Liaising with law enforcement is always a carefully balanced subject, as the initial ice-breaker must be good. To my advantage, my ethnic background and experience of working with diverse cultures in a previous role/life from this region, allowed access to local contacts, Embassies, Consulates and High Commissions (always good to know the difference), also, knowing some local phrases is extremely handy in certain situations. I found keeping my network in tact was essential to this role.

Operating covertly meant I could blend in and monitor without being noticed and allowed a greater variety of ‘closer range’ work with my Principal. It also meant I had to ensure I implemented private one-to-one coaching on drills and movements. Only after this, could I essentially lock down the principal enough to allow me to carry out what a Security Advance Party (SAP) would do, in line with the itinerary.

Having to also operate with a media team in these separate but Pan-Asian locations, they required separate briefings and at times ‘quick dry runs’, much to the annoyance of the event staff, who let’s just say, came to an understanding - also known as ‘the art of communication’, with a pinch of ‘Hearts and Minds’.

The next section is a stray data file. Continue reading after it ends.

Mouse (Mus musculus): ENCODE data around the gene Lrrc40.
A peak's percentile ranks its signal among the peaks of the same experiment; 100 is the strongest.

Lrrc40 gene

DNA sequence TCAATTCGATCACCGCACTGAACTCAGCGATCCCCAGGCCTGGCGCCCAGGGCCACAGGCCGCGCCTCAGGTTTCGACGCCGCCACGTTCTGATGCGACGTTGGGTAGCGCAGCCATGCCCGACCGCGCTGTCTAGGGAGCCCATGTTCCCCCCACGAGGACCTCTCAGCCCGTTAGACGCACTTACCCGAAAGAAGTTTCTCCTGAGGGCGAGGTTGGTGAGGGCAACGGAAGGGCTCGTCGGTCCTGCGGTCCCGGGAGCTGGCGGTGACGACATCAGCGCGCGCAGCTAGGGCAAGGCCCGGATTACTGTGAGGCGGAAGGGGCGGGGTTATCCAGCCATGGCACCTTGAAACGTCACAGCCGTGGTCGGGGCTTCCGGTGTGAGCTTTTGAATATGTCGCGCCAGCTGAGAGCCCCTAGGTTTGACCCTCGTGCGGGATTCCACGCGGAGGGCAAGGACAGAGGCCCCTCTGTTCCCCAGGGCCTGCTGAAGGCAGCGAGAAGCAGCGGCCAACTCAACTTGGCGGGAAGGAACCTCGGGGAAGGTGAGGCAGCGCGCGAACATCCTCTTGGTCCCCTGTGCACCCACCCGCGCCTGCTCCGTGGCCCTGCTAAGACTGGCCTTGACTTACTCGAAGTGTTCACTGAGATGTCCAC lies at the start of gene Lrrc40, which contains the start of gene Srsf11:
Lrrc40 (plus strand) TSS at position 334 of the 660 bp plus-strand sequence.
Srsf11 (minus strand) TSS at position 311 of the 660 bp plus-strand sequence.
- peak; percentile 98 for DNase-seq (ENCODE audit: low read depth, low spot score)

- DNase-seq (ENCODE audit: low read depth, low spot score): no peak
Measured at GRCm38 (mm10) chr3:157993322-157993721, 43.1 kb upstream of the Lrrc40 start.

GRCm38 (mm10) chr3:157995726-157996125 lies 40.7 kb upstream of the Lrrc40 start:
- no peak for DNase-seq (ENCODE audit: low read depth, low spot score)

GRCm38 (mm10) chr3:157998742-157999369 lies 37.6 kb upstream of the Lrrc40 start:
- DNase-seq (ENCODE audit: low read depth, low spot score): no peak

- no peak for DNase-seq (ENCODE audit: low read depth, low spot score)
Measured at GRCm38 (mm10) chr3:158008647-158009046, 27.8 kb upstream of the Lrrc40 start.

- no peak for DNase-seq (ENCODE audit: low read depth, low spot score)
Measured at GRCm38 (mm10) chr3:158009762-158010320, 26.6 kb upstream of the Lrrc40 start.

As a lone IBG/Personal Protection Officer (PPO), during the role, I was referred to as ‘the Assistant, Support and Admin Officer’ – to all newcomers to the role of PPO/IBG, here is some advice I would give:

  1. Operating covertly or as an IBG is to not appear as one
  2. Act like the ‘Tourist’ to blend in but remain vigilant as it’s all on you!
  3. Communicate and explain to the Principal, they’re human too and guess what? They will listen if logical.
  4. Be flexible and ready always, easier said than done after 17 hours awake with principal!

Team working in the region had two variations:
1. Working with Hotel Security for certain aspects, only to brief them on what involved them, sometimes not giving them the full specification as to why – for obvious reasons.

Although, not advisable sometimes depending on items out of your control, such as, budgets and last minute additions or delays. I found in the lesser-developed Pan-Asian countries, a lot of improvisation and thinking on my feet was required with transportation, venue facilitation and logistics.

2. Operating as art of a full overt security detail, the Team Leader (TL) and Security Advance Party (SAP) covered and dealt with the local bureaucracy and red tape, this was paramount, especially when operating in an essentially hardcore communist country.

Even though Anti and Counter-surveillance tactics were employed due to demographic and cultural aspects and delays, for example, no sense of time and increased pressure on movements, inevitably, in such a country, resulted in the movements being tracked (quite obviously at times).